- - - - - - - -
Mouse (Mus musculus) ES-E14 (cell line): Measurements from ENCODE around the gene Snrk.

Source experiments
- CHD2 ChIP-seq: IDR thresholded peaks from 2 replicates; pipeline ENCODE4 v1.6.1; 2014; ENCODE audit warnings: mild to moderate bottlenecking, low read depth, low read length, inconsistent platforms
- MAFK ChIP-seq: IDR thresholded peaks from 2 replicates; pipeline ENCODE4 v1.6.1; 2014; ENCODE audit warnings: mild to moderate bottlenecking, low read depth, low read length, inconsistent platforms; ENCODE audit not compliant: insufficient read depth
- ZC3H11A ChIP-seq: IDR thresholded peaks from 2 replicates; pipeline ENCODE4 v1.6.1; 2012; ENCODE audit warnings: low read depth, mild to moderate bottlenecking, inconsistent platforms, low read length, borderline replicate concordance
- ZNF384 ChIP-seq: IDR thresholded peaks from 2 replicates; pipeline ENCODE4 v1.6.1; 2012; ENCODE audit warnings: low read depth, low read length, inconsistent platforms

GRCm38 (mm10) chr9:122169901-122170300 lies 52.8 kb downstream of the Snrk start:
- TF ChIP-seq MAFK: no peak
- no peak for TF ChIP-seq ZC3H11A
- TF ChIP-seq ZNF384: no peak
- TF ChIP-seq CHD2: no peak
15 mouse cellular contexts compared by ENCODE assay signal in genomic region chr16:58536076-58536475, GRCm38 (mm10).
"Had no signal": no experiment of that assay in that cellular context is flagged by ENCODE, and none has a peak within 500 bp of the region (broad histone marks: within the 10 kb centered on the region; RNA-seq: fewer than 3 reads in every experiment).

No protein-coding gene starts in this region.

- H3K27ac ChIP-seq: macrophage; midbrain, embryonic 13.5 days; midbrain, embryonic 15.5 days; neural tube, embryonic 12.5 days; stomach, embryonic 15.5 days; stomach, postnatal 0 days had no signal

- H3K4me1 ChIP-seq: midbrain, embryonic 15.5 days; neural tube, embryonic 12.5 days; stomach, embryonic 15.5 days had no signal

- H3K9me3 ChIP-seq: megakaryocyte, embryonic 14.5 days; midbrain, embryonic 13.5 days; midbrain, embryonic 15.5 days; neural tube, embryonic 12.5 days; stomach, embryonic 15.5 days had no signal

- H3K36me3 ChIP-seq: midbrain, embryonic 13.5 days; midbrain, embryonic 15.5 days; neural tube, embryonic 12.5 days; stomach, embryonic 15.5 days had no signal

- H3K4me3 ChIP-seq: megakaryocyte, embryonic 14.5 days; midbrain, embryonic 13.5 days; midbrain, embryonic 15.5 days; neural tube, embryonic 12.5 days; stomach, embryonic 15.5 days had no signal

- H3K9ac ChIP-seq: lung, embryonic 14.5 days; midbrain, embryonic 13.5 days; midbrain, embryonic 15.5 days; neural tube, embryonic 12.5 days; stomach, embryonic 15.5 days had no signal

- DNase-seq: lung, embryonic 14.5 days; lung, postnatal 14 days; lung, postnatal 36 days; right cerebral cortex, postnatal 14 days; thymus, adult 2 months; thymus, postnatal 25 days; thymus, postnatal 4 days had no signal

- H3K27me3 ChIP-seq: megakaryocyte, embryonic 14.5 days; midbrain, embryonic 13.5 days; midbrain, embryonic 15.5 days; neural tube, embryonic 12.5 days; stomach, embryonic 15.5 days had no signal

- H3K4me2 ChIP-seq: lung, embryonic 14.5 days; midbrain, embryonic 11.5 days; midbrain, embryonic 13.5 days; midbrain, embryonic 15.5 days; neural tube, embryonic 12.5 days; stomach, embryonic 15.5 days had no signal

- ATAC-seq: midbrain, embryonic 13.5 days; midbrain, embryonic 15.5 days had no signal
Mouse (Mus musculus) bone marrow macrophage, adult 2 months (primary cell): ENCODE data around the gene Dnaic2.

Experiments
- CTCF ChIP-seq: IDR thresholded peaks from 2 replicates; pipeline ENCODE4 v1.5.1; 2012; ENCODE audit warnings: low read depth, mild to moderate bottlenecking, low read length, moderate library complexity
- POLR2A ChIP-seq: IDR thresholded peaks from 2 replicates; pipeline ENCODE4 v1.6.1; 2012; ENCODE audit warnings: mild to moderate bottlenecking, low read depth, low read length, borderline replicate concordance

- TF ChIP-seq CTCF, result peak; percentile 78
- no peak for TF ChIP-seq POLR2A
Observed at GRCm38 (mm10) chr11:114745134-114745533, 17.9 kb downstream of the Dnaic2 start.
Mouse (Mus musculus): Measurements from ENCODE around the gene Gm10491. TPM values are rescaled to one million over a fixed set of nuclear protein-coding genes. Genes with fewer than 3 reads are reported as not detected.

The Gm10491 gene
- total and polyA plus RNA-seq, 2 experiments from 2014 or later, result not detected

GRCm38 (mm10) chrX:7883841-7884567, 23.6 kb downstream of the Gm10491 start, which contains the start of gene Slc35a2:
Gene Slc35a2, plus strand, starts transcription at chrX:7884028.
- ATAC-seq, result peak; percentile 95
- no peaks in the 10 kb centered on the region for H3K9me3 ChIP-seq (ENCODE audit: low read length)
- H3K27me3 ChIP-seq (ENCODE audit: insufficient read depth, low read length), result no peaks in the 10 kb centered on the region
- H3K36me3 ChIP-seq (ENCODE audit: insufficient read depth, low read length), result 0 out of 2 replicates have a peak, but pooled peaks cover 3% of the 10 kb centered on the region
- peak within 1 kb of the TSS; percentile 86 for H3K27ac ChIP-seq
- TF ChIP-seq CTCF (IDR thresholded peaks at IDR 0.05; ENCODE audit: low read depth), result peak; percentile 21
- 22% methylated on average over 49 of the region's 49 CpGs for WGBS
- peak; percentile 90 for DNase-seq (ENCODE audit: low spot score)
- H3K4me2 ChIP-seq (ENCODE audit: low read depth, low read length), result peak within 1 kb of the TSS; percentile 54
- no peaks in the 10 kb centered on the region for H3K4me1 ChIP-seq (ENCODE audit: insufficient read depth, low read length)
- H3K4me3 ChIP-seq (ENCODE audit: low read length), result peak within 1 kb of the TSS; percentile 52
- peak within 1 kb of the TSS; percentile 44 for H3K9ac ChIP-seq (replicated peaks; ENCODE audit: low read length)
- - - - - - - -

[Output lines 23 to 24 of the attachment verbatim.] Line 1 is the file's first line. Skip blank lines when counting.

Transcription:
- H3K4me2 ChIP-seq: lung, embryonic 14.5 days; midbrain, embryonic 11.5 days; midbrain, embryonic 13.5 days; midbrain, embryonic 15.5 days; neural tube, embryonic 12.5 days; stomach, embryonic 15.5 days had no signal

- ATAC-seq: midbrain, embryonic 13.5 days; midbrain, embryonic 15.5 days had no signal